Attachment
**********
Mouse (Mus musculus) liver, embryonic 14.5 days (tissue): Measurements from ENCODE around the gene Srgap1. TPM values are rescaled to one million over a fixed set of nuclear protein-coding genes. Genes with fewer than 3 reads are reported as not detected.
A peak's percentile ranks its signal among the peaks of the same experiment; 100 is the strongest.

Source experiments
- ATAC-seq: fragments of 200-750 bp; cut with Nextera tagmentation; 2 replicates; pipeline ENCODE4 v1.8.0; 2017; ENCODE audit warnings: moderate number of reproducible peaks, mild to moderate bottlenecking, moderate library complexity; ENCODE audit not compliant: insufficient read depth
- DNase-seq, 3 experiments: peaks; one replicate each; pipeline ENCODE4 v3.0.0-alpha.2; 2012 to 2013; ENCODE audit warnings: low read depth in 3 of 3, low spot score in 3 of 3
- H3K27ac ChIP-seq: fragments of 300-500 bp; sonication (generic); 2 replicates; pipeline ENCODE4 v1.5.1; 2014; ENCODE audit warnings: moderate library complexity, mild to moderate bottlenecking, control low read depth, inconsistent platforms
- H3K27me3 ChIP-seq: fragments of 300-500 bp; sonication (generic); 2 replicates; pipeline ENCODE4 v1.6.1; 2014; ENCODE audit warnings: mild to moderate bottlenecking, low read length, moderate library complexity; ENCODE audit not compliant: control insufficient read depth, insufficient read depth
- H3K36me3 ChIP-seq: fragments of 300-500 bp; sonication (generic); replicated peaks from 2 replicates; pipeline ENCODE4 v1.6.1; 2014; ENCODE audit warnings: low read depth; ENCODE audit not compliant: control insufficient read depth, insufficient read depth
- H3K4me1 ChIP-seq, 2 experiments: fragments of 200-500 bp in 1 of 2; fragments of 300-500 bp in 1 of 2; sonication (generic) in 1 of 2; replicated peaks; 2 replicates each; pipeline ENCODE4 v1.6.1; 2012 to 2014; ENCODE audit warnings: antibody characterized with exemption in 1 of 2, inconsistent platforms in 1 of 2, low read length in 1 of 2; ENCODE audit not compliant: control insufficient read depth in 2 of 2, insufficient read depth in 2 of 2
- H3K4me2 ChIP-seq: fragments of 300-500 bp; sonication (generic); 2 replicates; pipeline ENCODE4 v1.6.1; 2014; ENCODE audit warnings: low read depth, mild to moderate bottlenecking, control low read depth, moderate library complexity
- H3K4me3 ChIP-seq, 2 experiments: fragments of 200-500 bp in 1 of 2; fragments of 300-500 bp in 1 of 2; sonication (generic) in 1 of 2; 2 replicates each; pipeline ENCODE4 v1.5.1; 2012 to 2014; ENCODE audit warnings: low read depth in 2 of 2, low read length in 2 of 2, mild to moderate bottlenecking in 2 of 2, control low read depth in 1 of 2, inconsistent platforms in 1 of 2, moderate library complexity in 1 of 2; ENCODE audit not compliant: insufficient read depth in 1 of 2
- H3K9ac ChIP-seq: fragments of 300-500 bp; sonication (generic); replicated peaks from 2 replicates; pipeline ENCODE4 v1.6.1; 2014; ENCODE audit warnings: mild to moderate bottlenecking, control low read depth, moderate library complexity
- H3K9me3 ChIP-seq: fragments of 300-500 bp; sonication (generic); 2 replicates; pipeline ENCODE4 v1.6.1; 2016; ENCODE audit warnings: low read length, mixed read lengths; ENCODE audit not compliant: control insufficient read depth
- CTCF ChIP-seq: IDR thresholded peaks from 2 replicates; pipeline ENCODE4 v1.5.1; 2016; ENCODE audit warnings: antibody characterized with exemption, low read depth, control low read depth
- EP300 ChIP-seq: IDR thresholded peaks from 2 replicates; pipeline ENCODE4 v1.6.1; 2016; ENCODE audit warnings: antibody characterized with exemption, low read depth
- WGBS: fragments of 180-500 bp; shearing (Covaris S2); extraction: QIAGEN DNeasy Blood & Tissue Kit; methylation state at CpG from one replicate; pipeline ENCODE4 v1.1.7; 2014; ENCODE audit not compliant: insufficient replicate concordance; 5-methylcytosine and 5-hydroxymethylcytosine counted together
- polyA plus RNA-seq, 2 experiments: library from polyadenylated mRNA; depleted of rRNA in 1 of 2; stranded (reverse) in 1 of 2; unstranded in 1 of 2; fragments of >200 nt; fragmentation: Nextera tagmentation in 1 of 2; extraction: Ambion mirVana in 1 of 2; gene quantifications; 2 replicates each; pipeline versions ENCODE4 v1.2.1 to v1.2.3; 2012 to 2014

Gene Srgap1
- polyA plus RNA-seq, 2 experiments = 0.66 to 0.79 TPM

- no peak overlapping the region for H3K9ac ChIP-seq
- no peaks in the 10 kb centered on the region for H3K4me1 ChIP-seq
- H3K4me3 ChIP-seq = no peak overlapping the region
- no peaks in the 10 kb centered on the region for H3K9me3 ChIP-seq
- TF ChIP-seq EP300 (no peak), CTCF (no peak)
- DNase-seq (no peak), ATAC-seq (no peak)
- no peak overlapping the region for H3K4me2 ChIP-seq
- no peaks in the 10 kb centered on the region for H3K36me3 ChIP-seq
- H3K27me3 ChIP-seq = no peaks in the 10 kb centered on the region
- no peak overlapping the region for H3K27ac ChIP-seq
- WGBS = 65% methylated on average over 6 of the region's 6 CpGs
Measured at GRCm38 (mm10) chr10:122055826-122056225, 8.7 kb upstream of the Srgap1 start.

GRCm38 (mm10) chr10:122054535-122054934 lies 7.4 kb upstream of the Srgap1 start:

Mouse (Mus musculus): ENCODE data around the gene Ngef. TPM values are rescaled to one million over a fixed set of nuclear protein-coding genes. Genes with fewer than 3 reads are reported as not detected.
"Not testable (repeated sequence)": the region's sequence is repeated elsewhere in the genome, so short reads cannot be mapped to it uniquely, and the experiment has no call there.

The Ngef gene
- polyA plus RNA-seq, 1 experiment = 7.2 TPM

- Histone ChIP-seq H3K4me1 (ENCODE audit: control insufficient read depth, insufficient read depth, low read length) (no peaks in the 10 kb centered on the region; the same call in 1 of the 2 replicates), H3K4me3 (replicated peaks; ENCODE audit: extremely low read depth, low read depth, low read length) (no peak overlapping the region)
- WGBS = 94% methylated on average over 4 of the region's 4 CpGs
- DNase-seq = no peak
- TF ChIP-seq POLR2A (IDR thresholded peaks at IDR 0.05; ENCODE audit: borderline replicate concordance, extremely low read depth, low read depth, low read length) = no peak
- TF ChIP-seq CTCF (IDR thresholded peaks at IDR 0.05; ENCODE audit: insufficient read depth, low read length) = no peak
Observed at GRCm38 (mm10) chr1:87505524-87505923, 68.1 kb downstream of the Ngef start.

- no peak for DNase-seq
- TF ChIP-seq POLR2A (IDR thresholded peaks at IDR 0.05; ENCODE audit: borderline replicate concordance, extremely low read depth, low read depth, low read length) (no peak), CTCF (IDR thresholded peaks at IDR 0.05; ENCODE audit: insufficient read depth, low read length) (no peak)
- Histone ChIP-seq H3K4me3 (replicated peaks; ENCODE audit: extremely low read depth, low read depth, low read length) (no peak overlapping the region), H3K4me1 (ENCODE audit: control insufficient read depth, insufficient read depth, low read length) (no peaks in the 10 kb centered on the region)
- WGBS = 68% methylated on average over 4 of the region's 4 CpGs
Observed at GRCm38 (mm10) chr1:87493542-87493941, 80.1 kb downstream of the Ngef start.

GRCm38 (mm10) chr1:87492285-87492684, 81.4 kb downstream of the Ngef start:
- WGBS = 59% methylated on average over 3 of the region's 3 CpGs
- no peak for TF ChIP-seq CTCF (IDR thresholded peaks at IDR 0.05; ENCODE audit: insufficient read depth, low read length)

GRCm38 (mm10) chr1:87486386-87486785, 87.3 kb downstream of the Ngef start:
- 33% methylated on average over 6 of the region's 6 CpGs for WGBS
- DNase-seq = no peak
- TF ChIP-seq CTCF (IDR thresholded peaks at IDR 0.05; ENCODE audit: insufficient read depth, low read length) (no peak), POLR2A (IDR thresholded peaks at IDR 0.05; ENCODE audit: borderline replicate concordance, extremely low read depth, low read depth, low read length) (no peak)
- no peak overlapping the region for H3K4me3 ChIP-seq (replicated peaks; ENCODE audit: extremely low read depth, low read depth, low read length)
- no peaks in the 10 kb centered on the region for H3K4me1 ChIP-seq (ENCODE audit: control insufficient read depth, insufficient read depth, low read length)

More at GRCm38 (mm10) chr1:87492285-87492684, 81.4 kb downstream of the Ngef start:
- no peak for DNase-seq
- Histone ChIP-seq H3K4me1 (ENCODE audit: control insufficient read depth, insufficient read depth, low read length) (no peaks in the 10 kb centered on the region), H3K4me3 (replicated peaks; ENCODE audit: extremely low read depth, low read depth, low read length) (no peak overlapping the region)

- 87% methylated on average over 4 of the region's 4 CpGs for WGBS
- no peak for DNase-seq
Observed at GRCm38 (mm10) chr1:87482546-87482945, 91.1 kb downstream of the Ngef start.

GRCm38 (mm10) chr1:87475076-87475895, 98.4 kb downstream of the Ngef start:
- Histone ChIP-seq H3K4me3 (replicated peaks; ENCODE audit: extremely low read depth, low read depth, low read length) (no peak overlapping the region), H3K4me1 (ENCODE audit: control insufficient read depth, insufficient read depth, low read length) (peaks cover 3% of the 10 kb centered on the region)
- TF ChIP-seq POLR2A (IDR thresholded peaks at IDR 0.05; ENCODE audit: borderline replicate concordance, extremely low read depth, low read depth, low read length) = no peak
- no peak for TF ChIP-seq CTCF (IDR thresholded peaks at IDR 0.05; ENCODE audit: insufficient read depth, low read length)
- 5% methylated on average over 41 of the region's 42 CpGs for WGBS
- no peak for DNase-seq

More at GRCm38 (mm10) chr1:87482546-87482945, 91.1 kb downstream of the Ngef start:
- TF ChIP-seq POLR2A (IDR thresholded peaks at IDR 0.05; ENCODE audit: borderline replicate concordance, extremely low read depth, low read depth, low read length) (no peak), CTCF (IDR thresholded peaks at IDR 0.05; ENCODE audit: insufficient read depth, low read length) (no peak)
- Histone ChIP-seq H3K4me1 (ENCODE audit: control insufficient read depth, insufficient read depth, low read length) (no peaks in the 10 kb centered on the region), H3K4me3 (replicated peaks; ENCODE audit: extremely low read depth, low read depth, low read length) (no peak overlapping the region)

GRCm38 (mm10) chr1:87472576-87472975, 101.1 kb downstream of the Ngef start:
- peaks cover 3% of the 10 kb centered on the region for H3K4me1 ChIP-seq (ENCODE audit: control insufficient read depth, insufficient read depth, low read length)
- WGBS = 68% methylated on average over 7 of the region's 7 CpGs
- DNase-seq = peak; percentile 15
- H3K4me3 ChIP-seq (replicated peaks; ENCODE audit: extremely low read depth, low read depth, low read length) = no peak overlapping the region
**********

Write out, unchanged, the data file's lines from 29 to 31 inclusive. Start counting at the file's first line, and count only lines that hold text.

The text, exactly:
- no peak overlapping the region for H3K27ac ChIP-seq
- WGBS = 65% methylated on average over 6 of the region's 6 CpGs
Measured at GRCm38 (mm10) chr10:122055826-122056225, 8.7 kb upstream of the Srgap1 start.